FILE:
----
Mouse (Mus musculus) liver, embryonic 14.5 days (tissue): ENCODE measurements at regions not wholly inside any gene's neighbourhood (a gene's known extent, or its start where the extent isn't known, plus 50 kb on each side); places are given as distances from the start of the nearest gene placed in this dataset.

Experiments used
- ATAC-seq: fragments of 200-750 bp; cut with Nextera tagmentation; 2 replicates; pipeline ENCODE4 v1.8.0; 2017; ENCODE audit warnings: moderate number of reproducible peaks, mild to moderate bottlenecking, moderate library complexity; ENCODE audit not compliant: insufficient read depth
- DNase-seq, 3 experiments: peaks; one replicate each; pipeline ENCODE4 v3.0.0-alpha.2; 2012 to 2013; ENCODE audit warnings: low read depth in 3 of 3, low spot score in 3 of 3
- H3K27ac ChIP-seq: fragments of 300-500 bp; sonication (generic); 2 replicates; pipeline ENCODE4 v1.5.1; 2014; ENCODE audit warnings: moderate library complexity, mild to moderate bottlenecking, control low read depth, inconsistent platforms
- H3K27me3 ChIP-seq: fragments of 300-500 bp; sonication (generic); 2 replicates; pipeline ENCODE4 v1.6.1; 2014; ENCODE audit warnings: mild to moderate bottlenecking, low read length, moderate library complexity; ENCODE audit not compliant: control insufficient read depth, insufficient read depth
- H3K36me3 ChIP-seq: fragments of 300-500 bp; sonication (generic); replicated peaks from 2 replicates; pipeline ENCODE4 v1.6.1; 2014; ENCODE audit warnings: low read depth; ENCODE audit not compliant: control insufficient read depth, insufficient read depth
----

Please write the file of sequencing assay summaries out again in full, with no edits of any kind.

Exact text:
Mouse (Mus musculus) liver, embryonic 14.5 days (tissue): ENCODE measurements at regions not wholly inside any gene's neighbourhood (a gene's known extent, or its start where the extent isn't known, plus 50 kb on each side); places are given as distances from the start of the nearest gene placed in this dataset.

Experiments used
- ATAC-seq: fragments of 200-750 bp; cut with Nextera tagmentation; 2 replicates; pipeline ENCODE4 v1.8.0; 2017; ENCODE audit warnings: moderate number of reproducible peaks, mild to moderate bottlenecking, moderate library complexity; ENCODE audit not compliant: insufficient read depth
- DNase-seq, 3 experiments: peaks; one replicate each; pipeline ENCODE4 v3.0.0-alpha.2; 2012 to 2013; ENCODE audit warnings: low read depth in 3 of 3, low spot score in 3 of 3
- H3K27ac ChIP-seq: fragments of 300-500 bp; sonication (generic); 2 replicates; pipeline ENCODE4 v1.5.1; 2014; ENCODE audit warnings: moderate library complexity, mild to moderate bottlenecking, control low read depth, inconsistent platforms
- H3K27me3 ChIP-seq: fragments of 300-500 bp; sonication (generic); 2 replicates; pipeline ENCODE4 v1.6.1; 2014; ENCODE audit warnings: mild to moderate bottlenecking, low read length, moderate library complexity; ENCODE audit not compliant: control insufficient read depth, insufficient read depth
- H3K36me3 ChIP-seq: fragments of 300-500 bp; sonication (generic); replicated peaks from 2 replicates; pipeline ENCODE4 v1.6.1; 2014; ENCODE audit warnings: low read depth; ENCODE audit not compliant: control insufficient read depth, insufficient read depth